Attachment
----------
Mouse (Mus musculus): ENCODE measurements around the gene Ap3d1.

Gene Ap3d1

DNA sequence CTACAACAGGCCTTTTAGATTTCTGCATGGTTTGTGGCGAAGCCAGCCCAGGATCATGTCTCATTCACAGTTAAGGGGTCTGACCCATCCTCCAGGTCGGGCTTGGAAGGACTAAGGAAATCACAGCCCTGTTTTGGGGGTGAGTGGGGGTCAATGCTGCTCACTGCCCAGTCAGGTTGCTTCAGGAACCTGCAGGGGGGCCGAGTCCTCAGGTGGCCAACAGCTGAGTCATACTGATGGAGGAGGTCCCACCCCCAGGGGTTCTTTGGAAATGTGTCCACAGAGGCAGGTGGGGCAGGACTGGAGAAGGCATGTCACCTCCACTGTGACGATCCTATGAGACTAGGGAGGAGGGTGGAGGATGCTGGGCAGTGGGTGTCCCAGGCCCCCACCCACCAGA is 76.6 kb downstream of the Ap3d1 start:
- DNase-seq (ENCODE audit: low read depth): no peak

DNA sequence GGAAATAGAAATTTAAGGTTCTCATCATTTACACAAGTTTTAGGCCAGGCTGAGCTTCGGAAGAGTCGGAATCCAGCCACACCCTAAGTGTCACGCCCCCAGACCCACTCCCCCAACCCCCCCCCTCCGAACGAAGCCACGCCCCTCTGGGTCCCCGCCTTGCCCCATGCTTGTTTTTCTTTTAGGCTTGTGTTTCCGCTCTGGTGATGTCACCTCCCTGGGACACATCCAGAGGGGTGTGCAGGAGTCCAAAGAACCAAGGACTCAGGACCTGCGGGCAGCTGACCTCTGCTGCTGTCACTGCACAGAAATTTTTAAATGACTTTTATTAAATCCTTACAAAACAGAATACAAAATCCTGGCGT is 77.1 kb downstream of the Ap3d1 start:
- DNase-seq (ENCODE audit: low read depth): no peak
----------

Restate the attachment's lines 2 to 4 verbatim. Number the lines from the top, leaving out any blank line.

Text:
Gene Ap3d1

DNA sequence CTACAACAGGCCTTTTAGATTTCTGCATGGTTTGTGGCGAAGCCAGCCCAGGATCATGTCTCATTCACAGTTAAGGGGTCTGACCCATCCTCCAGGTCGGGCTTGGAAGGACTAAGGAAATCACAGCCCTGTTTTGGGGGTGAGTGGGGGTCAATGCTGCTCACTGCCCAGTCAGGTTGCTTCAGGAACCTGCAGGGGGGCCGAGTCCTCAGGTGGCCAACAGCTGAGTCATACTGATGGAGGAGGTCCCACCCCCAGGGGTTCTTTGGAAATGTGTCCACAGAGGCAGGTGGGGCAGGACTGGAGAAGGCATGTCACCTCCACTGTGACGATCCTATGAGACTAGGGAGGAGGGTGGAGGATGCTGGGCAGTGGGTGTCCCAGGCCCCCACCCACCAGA is 76.6 kb downstream of the Ap3d1 start:
- DNase-seq (ENCODE audit: low read depth): no peak